Graduate Fields of Study - Latin America

Latin American history at the University of Arizona has long been one of its most distinguished graduate programs. While we have special strength in Mexican history, our goal is to offer broad comprehensive training in the field . Our students are expected to have strong language skills in Spanish and Portuguese, and are offered a wide choice of regional and topical classes in colonial, early national, and twentieth century history. Students here also have an opportunity to work with leading Latin American scholars in Anthropology, Art History, Geography, Law, Mexican American Studies, Political Science, Spanish and Portuguese, and Women's Studies. As a group, Latin American specialists on campus are affiliated with the Center of Latin American Studies, an interdisciplinary program for teaching and research. Supported in part with Title VI funding from the U.S. Department of Education, the Center sponsors an active roster of outside speakers and community events, and offers a variety of grant opportunities and internships. Tucson itself provides a rich and stimulating environment for students of Latin America. Located just seventy miles from the border, with a large, diverse, multi-cultural population of its own, the city is the hub for a wide range of economic, political, and cultural activities that link Latin America with the United States.


William Beezley (Ph.D. University of Nebraska, 1969)

Kevin Gosner (Ph.D. University of Pennsylvania, 1984)

Oscar Martinez (Ph.D., University of California, Los Angeles, 1975)

Jadwiga Pieper Mooney (Ph.D. Rutgers University, 2000)


Dissertations in Progress



Ryan Alexander

Fortunate Sons of the Revolution: Miguel Aleman and Civilian Rule in Mexico, 1946-1952.

Matt Furlong

Peasants, Slaves, and Sojourners: Itinerant Asians in Colonial New Spain, 1571-1700.

Catherine T. Goode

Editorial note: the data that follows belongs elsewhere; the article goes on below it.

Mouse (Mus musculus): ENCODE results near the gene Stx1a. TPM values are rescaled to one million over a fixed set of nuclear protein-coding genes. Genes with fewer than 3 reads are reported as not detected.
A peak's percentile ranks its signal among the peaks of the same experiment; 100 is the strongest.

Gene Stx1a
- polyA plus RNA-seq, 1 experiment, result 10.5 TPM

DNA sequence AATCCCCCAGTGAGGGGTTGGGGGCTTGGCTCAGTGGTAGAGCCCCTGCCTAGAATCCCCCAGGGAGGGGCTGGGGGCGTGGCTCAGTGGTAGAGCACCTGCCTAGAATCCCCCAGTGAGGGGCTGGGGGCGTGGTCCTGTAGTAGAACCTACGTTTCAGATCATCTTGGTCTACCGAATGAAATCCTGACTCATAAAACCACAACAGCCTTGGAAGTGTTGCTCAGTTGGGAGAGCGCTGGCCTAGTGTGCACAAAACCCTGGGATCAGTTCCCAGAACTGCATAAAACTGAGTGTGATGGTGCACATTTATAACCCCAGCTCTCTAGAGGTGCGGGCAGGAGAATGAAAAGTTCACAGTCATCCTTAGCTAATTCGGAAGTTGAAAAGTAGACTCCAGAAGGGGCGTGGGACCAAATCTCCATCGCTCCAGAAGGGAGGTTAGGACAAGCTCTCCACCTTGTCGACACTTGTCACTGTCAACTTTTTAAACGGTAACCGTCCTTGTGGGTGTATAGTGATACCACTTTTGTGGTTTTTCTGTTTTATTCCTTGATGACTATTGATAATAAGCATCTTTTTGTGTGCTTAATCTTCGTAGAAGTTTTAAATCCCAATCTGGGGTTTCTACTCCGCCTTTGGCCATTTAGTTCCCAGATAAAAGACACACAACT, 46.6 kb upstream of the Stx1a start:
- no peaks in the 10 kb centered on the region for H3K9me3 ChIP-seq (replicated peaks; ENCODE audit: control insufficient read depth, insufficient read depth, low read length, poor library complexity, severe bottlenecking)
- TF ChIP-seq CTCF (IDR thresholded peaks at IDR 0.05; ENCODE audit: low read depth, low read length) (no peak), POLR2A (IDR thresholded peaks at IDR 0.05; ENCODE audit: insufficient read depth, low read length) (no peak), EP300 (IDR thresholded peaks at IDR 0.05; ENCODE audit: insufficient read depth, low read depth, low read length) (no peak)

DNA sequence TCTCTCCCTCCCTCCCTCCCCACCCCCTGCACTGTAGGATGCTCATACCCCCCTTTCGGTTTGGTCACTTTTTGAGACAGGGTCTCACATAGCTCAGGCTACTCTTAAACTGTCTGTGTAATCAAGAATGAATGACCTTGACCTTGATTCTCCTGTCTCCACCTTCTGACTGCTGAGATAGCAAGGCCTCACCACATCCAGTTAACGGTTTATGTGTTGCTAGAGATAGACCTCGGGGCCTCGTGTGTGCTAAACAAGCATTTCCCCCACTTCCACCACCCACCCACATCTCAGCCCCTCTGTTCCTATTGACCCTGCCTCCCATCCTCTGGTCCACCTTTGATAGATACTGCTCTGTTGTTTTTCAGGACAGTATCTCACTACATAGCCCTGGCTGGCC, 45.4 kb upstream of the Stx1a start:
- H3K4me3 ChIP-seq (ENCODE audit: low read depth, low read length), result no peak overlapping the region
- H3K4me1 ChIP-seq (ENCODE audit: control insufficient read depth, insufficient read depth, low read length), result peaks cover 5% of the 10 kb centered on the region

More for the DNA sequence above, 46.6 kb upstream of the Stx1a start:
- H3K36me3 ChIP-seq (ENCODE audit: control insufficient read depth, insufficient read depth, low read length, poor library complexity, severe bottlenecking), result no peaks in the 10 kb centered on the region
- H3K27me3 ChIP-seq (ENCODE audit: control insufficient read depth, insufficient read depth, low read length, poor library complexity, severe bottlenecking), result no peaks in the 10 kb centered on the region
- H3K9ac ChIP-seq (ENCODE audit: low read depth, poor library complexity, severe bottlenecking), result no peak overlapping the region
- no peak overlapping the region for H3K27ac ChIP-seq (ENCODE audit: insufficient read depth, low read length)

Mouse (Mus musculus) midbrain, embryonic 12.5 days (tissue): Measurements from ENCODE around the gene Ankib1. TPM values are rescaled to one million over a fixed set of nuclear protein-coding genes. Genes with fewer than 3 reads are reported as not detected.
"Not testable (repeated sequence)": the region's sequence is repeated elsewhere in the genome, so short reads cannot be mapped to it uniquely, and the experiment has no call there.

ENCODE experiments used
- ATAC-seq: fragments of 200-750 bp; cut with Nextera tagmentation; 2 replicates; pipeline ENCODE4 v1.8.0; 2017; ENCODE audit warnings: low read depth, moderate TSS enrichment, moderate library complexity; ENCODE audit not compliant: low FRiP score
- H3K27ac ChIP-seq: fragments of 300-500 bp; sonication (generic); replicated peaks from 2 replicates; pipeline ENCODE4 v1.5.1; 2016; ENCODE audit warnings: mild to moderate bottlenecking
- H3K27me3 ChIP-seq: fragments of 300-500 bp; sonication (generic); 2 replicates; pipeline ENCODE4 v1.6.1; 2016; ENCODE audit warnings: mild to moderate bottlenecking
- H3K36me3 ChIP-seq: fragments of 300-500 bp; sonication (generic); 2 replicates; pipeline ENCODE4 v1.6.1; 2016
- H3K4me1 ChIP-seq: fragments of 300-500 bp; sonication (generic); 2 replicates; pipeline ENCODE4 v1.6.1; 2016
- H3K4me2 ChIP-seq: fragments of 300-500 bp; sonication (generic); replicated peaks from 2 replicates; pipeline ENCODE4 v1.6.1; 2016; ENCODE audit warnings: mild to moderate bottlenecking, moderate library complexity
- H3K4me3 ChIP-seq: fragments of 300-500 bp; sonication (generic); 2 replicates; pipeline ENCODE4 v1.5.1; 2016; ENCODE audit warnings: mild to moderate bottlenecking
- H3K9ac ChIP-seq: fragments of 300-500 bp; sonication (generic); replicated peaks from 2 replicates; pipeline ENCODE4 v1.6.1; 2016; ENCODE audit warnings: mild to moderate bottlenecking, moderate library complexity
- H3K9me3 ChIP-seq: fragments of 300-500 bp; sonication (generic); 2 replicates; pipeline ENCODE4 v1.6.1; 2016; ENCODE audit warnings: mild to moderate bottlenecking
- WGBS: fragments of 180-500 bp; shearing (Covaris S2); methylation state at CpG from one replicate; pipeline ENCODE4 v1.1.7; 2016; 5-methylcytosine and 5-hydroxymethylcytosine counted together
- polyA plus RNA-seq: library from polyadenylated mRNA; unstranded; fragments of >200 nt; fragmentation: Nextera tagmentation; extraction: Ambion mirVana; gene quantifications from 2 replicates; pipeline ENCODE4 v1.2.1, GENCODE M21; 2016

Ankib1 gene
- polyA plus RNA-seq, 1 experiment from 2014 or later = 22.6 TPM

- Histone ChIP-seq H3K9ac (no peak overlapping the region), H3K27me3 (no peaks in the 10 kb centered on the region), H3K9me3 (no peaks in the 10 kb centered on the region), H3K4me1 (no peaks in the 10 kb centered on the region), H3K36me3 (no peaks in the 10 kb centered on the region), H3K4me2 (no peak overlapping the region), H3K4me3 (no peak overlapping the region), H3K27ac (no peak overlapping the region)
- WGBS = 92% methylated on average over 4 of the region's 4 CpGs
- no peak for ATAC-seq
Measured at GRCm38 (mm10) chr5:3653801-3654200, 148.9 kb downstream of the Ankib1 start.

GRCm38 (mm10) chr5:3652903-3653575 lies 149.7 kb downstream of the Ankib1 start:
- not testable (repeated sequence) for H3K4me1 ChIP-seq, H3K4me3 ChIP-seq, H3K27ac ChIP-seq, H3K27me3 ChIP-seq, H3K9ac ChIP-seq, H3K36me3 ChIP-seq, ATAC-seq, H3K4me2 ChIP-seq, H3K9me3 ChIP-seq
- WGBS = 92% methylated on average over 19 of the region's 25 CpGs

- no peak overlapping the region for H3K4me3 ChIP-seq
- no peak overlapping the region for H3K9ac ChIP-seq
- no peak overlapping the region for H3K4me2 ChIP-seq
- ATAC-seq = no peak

“Etxekoak inperioa: A Basque Family Empire in the 18th Century Global Economy.”

Alexander Hidalgo

The Imaginary Frontier: Cartography and Ideology in New Spain, 1600-1800.

Ryan Kashanipour


A World of Cures: Yucatec Healing in the Eighteenth Century

Amelia Kiddle


La Política del Buen Amigo: Mexican Relations with Latin America during the Presidency of Lazaro Cardenas, 1934-1940

Erika Korowin

Crafting a New Nation: Cultural Politics on the Chilean Road to Socialism, 1970-1973.


Amanda Lopez


The Cadaverous City: The Everyday Life of the Dead in Mexico City, 1875-1930

Ignacio Martinez


Negotiated Terrain: Friendship in Colonial New Mexico, 1680-1760.

Tyler Ralston


Social Change, Populist Politics, and Popular Memory: The Baixada Fluminense and the Legendary Tenorio Cavalcanti, 1945-1964.

Cory Schott


“Shifting Boundaries: Social Change in Colonial Nicaragua, 1759-1814.”







Recently Completed Dissertations and Recent Ph.D. Placement


Elena Albarran (2007)


Children of the Revolution: Constructing the Mexican Citizen, 1920-1940

Assistant Professor, Miami Uinversity-Ohio


Glenn J. Avent (2005)

Representing Revolution: The Mexican Congress and the Origins of Single-Party Rule, 1916–34

Assistant Professor, Hastings College


Celestine Gonzalez de

Bustamante (2005)

“Television in the Tropics: Mexico and Brazil, 1950-1970.”

Assistant Professor, Journalism Departmet, University of Arizona


Michael A. Matthews


A Social History: Mexican Railroads, 1876-1900.

Assistant Professor, Elon College, North Carolina


Ageeth Sluis (2005)

City of Spectacles: Gender Performance, Revolutionary Reform, and the Creation of Public Space in Mexico City, 1915-1939.

Assistant Professor, Butler University


Gretchen Pierce (2007)

Sober Revolutionaries: Ethnicity, Class, and Gender in the Anti-Alcohol Campaigns in Jalisco, Oaxaca, and Sonora, Mexico, 1910-1940

Assistant Professor University of Indiana--Gary


Scott L. Taylor (2004)

Mary between Good and the Devil: Jurisprudence, Theology, and Satire in Bartolo of Sassoferrato’s Processus Sathane


Maria A. Toxqui. (2008)

Identity, Power and Social Interaction of the Pulquerios in Mexico City during the Liberal Republic, (1857-1910).

Assistant Professor, Bradley University


Emily L. Wakild (2007)

Resources, Communities and Conservation: The Creation of National Parks in Revolutionary Mexico under President Lazaro Cardenas, 1934-1940.

Assistant Professor, Wake Forest University


Maria Munoz (2009)

"Son Tan Mexicanos Como Nosotros":The First National Congress of Indigenous Peoples and the Politics of Indigenismo, 1968-1982.

Assistant Professor, Susquehanna University

Stephen Neufeld (2009)

Servants of the Nation: The Military in the Making of Modern Mexico, 1876-1911.

Assistant Professor, Cal State Fullerton



Local Resources:
Latin American Studies
Documentary Relations of the Southwest
Southwest Center
Arizona Historical Society
Arizona State Museum

College of Social and Behavioral Sciences

Contact Us

Department of History
Cesar E. Chavez
Main Office, Room 415 
1110 James E. Rogers Way
Tucson, AZ 85721
Tel: (520) 621-1586
Fax: (520) 621-2422